In past, programs for orphans and vulnerable children have been evaluated by reporting the numbers of children and the services that they received. To more appropriately measure the needs of orphaned and vulnerable children and the effectiveness of the support these programs provide, the President’s Emergency Plan for AIDS Relief requested a tool to assess vulnerabilities, needs, and outcomes of orphaned and vulnerable children. To fill this gap, the Child Status Index was developed to provide a framework for identifying a child’s need, creating service plans, and assessing intervention outcomes.

As it is currently designed, the Child Status Index aims to provide an assessment strategy that addresses the areas of a child’s life that are most indicative of the child’s relative well-being or vulnerability. The CSI was developed based off twelve factors, including food security, nutrition, abuse and exploitation, wellness, healthcare services, and emotional health. These factors can be measured on an inferential scale to compare situations and outcomes among orphaned and vulnerable children.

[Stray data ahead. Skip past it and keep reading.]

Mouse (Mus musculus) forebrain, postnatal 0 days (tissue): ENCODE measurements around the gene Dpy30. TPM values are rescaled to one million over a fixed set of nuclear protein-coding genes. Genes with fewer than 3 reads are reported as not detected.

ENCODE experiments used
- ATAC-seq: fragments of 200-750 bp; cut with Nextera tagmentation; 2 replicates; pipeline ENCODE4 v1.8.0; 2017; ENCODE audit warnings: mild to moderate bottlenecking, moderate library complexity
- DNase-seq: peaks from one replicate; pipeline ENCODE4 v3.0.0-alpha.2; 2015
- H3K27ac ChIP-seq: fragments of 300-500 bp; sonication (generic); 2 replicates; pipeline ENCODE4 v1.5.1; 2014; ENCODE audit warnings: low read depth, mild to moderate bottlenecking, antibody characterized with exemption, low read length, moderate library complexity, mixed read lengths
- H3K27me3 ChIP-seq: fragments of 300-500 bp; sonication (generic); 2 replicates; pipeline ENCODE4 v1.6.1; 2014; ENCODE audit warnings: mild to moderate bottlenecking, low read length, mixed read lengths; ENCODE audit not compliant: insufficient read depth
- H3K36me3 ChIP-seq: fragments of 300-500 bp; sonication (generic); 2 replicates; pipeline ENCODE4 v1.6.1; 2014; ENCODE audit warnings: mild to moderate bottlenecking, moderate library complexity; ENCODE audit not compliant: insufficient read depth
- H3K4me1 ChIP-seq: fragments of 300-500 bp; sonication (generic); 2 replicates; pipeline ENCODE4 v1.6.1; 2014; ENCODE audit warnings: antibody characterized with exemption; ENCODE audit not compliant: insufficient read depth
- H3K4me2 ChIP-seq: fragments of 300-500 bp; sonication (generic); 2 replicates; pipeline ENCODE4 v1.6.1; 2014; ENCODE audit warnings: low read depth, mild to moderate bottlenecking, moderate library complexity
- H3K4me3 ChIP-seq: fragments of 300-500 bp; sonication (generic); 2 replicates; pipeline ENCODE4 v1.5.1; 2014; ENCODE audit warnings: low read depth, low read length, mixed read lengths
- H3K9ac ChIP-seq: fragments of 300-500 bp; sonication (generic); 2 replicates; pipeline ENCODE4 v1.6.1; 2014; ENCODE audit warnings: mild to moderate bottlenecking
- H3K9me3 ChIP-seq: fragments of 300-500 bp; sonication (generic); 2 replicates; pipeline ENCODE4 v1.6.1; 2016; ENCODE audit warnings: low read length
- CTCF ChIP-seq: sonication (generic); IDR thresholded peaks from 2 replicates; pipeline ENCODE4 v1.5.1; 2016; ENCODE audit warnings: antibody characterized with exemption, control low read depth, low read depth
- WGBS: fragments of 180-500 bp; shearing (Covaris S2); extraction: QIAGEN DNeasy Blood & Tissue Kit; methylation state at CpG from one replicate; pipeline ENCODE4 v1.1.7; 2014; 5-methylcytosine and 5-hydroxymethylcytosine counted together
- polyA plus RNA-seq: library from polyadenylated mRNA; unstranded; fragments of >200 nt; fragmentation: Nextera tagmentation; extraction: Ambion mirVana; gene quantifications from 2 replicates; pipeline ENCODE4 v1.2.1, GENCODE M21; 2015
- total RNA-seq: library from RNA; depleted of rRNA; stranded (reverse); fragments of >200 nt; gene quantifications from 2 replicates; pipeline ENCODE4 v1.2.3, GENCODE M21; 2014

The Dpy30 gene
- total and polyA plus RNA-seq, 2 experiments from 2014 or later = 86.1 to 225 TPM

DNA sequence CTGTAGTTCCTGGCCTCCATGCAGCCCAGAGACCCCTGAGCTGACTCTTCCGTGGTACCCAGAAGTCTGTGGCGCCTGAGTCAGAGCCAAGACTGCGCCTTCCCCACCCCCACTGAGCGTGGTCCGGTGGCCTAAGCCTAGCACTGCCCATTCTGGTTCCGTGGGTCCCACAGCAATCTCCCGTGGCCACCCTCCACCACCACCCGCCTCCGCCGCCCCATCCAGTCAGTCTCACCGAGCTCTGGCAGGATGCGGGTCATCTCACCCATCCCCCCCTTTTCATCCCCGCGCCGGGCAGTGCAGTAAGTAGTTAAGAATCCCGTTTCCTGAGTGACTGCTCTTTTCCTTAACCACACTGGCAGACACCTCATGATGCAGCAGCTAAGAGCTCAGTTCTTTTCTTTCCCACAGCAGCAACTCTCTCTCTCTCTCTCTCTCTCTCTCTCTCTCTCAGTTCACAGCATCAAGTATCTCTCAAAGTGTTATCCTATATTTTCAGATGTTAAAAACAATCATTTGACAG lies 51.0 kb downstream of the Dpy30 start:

The development of the CSI involved a community participatory process that included community workers and caregivers in Kenya and Tanzania. To derive the domains and the factors that comprise the CSI, researchers conducted a series of informal discussions with community workers, guardians, and other service providers in Kenya and Tanzania. The CSI was then successfully tested to ensure its reliability and validity, and it has been utilized in trials in other countries, such as Ethiopia, Rwanda, India and Cambodia to raise ongoing feedback about its applicability.  

Policy Implications:

  • When CSI scores for all children in a certain community are aggregated, the score can provide a baseline for services needed in that certain community and to inform the design of orphaned and vulnerable children programs.
  • Information gained from the use of the CSI can be used to inform local, district and national leadership for policy making and funding allocations.
  • Orphaned and vulnerable children stakeholders and relevant program administrators will be able to be trained to utilize the CSI to inform future decision-making.